Feet First: Prioritizing Foot Health in Summer Footwear Choices

Texas Tech Physicians Foot and Ankle Surgeon Says Avoid Pain and Injuries

illustration of flip flops on sand

As the summer sun beckons people toward more outdoor activities, it’s crucial to remember that a person’s choice of seasonal footwear can significantly impact their foot health. Jerry Grimes, M.D., a foot and ankle surgeon at Texas Tech Physicians, shared insights on selecting summer footwear to avoid pain and injury.

“The allure of flip-flops lies in their casual comfort and breathability. Walking in them exercises muscles in the feet, ankles and lower legs, which are used to being supported and cushioned with structured shoes,” Grimes said. “The human being was designed to walk barefoot. That naturally stretches us out.” 

While flip-flops protect a person from barefoot hazards like hot surfaces and bacteria, Grimes advised that flip-flops are best worn for short durations because they can lead to cramps and discomfort, especially if the Achilles tendon is tight. He said transitioning from supportive footwear to flat, unstructured options like flip-flops requires caution to prevent stress fractures and muscle strain. 

When choosing whether to wear flip-flops, it’s also important for the individual to consider the environment they will be in. 

Jerry Grimes, M.D. smiling in a white coat

Jerry Grimes, M.D.

“For people who have normal sensations and strength in their ankles, wearing them, say, around a pool, walking in the mall or something like that should be fine,” Grimes said. “The really thin ones have very little cushion, so you’re going to feel the structure, the ground underneath you.” 

For many people, summer is also synonymous with sandals. Grimes said a comfortable, secure fit and stability are vital in avoiding pain and injury. Features to look for include appropriate length and width, a tread which provides traction, adjustable straps and a supportive insole and footbed. 

When it comes to arch support in sandals or other shoes, Grimes said there is no one-size-fits-all advice. “A young, healthy person often needs no support in their foot, even if they have flat feet. If it isn’t painful, it’s not considered a problem.” 

While inserts are one early-stage treatment to alleviate pain from flat footedness, he strongly advised seeking medical guidance on the right type for the individual. 

“One place people do go wrong is they think they can just buy a tall arch to try to support the arch that’s already fallen,” Grimes said. “And that’s never going to work because the arch wasn’t ever meant to be pushed on.”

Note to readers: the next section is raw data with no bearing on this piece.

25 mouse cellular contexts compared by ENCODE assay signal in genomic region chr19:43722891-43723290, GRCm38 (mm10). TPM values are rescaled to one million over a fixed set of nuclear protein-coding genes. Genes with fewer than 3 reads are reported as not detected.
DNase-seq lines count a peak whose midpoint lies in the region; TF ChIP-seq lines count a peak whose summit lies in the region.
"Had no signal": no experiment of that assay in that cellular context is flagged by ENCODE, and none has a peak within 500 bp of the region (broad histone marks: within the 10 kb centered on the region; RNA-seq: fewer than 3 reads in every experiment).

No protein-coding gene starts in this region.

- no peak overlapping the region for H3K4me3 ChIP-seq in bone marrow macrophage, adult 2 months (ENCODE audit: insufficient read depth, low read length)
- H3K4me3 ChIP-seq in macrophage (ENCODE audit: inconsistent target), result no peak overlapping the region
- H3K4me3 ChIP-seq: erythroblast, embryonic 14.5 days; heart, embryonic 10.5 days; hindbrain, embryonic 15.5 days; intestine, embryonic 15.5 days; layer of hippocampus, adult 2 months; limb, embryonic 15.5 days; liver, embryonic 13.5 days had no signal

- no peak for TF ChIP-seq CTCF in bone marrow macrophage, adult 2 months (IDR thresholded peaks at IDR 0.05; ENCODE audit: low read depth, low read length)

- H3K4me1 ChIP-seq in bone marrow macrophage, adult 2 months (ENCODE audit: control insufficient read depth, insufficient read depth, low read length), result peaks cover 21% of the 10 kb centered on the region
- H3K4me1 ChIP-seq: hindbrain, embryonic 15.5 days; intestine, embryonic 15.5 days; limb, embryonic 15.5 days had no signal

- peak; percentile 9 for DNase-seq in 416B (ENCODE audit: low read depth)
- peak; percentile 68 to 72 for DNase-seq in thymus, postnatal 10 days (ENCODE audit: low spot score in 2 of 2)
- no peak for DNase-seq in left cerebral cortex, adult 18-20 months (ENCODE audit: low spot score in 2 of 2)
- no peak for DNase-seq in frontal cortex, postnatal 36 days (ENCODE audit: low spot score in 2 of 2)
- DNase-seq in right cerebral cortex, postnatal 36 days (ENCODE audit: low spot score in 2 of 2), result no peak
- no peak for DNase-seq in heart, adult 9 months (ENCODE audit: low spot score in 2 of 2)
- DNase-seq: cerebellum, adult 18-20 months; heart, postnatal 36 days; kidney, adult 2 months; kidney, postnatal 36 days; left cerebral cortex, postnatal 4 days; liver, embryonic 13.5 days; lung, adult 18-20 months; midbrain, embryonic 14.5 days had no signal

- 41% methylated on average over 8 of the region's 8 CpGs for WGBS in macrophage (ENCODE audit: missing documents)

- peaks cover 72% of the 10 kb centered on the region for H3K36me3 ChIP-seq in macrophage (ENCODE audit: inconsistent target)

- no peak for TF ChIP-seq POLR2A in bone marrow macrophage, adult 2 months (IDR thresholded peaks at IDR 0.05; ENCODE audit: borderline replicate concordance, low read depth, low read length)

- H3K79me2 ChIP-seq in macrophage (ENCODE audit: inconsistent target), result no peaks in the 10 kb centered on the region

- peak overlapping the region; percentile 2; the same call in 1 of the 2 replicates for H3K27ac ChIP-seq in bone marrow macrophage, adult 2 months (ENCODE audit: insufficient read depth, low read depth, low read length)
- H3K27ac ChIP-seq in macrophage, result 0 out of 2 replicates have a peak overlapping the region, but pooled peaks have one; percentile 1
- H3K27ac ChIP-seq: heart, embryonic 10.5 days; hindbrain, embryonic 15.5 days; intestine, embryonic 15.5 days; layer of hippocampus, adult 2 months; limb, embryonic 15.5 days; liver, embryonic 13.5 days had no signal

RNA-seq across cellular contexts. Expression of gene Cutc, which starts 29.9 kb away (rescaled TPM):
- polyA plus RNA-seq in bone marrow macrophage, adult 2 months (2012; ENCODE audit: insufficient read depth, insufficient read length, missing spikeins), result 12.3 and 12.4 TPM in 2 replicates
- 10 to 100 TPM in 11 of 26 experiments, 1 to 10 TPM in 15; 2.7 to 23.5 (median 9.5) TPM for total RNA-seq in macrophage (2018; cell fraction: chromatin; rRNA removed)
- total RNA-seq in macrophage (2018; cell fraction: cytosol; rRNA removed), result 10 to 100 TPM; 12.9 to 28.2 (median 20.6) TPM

Though more relaxed and comfortable for summertime, flip-flops and open-toed sandals offer little protection from the risk of injuries. 

“We don’t want to use them around anything dangerous: lawnmowers, weed eaters, animals, those types of things,” Grimes said. “If anyone’s worn flip-flops for any length of time, you know that stone always seems to find its way between your shoe and your foot. That could be anything sharp or pointy, and you could end up with a wound. So, we want to be careful.”

For individuals with diabetes, going barefoot or wearing flip-flops or sandals are never good choices, Grimes stressed.

“I’ve had people come in with needles they didn’t even know they stepped on,” Grimes said. “But even if they don’t have neuropathy and a lack of sensation in their feet, diabetics don’t heal like everybody else. And so, if they get a wound, the risk of infection and wound problems is much more magnified.”

Beyond footwear, Grimes emphasized the importance of protecting a person’s feet from skin cancer. Flip-flops and sandals expose the feet to the sun, so wearing sunscreen is a must. Grimes said every year, someone is referred to him with a melanoma on their foot. 

“Unfortunately, that is the most dangerous place that you can get a melanoma,” he said. “We don’t know why, whether it’s that we just don’t notice them or whether they’re more aggressive, but when someone has a melanoma on their foot, it’s a very serious problem. If they get very large, it’s very hard to be able to excise them and still save the foot.”

Grimes said by making informed footwear choices and prioritizing foot health, individuals can step into summertime with confidence and comfort. 

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